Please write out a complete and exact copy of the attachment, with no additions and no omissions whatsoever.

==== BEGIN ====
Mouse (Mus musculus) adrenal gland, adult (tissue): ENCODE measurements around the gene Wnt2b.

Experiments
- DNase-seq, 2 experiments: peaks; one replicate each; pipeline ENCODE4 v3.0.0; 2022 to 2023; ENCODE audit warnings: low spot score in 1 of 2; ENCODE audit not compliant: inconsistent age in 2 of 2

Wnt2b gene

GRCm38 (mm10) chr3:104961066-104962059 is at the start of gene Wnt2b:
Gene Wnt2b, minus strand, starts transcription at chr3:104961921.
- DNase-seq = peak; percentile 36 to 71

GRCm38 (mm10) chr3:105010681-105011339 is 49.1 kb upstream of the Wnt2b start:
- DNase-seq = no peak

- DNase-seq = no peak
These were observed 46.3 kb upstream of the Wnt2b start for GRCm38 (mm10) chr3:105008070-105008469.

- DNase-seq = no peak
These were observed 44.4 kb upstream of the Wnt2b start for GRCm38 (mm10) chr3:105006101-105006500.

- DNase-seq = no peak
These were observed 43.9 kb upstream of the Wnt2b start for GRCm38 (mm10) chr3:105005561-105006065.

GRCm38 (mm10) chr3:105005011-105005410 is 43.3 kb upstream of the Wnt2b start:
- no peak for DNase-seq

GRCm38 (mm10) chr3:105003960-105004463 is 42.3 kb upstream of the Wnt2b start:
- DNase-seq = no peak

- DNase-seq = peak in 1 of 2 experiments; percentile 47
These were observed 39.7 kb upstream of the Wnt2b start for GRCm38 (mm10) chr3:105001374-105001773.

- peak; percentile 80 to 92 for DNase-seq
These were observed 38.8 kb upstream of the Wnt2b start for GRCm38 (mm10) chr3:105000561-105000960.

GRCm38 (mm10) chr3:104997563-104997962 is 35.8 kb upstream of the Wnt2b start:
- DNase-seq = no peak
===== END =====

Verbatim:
Mouse (Mus musculus) adrenal gland, adult (tissue): ENCODE measurements around the gene Wnt2b.

Experiments
- DNase-seq, 2 experiments: peaks; one replicate each; pipeline ENCODE4 v3.0.0; 2022 to 2023; ENCODE audit warnings: low spot score in 1 of 2; ENCODE audit not compliant: inconsistent age in 2 of 2

Wnt2b gene

GRCm38 (mm10) chr3:104961066-104962059 is at the start of gene Wnt2b:
Gene Wnt2b, minus strand, starts transcription at chr3:104961921.
- DNase-seq = peak; percentile 36 to 71

GRCm38 (mm10) chr3:105010681-105011339 is 49.1 kb upstream of the Wnt2b start:
- DNase-seq = no peak

- DNase-seq = no peak
These were observed 46.3 kb upstream of the Wnt2b start for GRCm38 (mm10) chr3:105008070-105008469.

- DNase-seq = no peak
These were observed 44.4 kb upstream of the Wnt2b start for GRCm38 (mm10) chr3:105006101-105006500.

- DNase-seq = no peak
These were observed 43.9 kb upstream of the Wnt2b start for GRCm38 (mm10) chr3:105005561-105006065.

GRCm38 (mm10) chr3:105005011-105005410 is 43.3 kb upstream of the Wnt2b start:
- no peak for DNase-seq

GRCm38 (mm10) chr3:105003960-105004463 is 42.3 kb upstream of the Wnt2b start:
- DNase-seq = no peak

- DNase-seq = peak in 1 of 2 experiments; percentile 47
These were observed 39.7 kb upstream of the Wnt2b start for GRCm38 (mm10) chr3:105001374-105001773.

- peak; percentile 80 to 92 for DNase-seq
These were observed 38.8 kb upstream of the Wnt2b start for GRCm38 (mm10) chr3:105000561-105000960.

GRCm38 (mm10) chr3:104997563-104997962 is 35.8 kb upstream of the Wnt2b start:
- DNase-seq = no peak